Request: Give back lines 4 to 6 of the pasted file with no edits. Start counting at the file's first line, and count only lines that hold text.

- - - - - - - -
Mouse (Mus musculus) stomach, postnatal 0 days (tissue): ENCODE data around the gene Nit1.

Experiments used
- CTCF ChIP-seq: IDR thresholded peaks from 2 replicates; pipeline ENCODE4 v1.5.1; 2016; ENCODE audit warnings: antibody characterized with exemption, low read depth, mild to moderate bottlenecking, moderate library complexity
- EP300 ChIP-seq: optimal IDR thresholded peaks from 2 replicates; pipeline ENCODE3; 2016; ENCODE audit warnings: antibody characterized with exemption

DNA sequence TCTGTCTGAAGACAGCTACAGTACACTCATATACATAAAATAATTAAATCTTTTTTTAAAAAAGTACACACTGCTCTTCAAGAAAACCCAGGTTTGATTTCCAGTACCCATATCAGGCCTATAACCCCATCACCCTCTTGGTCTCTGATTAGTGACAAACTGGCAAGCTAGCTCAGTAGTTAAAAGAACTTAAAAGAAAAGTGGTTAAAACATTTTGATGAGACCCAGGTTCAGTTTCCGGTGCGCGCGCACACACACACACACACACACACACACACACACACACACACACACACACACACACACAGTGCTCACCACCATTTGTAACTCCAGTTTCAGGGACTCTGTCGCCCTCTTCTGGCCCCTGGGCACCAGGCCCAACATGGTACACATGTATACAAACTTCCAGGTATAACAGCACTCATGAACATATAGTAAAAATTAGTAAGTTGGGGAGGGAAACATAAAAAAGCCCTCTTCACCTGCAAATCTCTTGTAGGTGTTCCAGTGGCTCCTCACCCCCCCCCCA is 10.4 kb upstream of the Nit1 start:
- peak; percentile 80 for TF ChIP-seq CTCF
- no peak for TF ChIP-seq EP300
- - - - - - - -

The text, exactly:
- EP300 ChIP-seq: optimal IDR thresholded peaks from 2 replicates; pipeline ENCODE3; 2016; ENCODE audit warnings: antibody characterized with exemption

DNA sequence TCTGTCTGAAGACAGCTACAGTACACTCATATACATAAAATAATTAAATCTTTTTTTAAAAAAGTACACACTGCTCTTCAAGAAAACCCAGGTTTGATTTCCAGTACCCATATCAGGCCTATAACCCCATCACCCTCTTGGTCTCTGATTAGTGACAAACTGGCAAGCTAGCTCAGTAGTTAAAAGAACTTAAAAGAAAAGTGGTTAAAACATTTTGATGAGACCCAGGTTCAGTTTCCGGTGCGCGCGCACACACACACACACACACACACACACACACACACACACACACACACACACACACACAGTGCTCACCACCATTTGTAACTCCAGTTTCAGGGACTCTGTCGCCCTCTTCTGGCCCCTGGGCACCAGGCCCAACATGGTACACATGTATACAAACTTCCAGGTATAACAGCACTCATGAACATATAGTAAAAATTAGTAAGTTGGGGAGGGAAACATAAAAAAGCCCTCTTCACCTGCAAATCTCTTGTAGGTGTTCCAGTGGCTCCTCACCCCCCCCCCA is 10.4 kb upstream of the Nit1 start:
- peak; percentile 80 for TF ChIP-seq CTCF